system:controller:clusterrole-aggregation-controller  clusterrole-aggregation-controller  ServiceAccount  kube-system
system:controller:persistent-volume-binder            persistent-volume-binder            ServiceAccount  kube-system
tiller                                                tiller                              ServiceAccount  kube-system
ucp-kube-system:cni-plugin:cluster-admin              cni-plugin                          ServiceAccount  kube-system
ucp-kube-system:kube-dns:cluster-admin                kube-dns                            ServiceAccount  kube-system
ucp-kube-system:ucp-metrics:cluster-admin             ucp-metrics                         ServiceAccount  kube-system

Finally, “who can delete services in the production namespace?” And, only the operations team can.

$ kubectl who-can delete services -n production
ROLEBINDING                NAMESPACE   SUBJECT   TYPE   SA-NAMESPACE
ops-team:production-admin  production  ops-team  Group

CLUSTERROLEBINDING                                    SUBJECT                             TYPE            SA-NAMESPACE
cluster-admin                                         system:masters                      Group
system:controller:clusterrole-aggregation-controller  clusterrole-aggregation-controller  ServiceAccount  kube-system
system:controller:generic-garbage-collector           generic-garbage-collector           ServiceAccount  kube-system
system:controller:namespace-controller                namespace-controller                ServiceAccount  kube-system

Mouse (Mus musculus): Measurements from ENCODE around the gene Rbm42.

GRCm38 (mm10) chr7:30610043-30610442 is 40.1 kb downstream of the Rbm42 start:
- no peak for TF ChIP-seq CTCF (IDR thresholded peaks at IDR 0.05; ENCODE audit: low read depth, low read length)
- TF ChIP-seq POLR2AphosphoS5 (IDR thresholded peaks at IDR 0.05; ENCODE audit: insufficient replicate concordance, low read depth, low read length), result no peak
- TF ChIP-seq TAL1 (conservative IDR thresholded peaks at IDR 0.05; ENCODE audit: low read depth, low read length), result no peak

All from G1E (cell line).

system:controller:persistent-volume-binder            persistent-volume-binder            ServiceAccount  kube-system
tiller                                                tiller                              ServiceAccount  kube-system
ucp-kube-system:cni-plugin:cluster-admin              cni-plugin                          ServiceAccount  kube-system
ucp-kube-system:kube-dns:cluster-admin                kube-dns                            ServiceAccount  kube-system
ucp-kube-system:ucp-metrics:cluster-admin             ucp-metrics                         ServiceAccount  kube-system

Summary

The who-can kubectl plugin from Aqua Security is a really useful utility for your Kubernetes toolbelt. Setting up role-based access controller for your Kubernetes cluster is extremely important but, also, different for each user. If you want or need help, Capstone IT is a Docker Premier Consulting Partner as well as being an Azure Gold and AWS Select partner. If you are interested in finding out more and getting help with your Container, Cloud and DevOps transformation, please Contact Us.

Ken Rider
Solutions Architect
Capstone IT

Photo by Edo Nugroho on Unsplash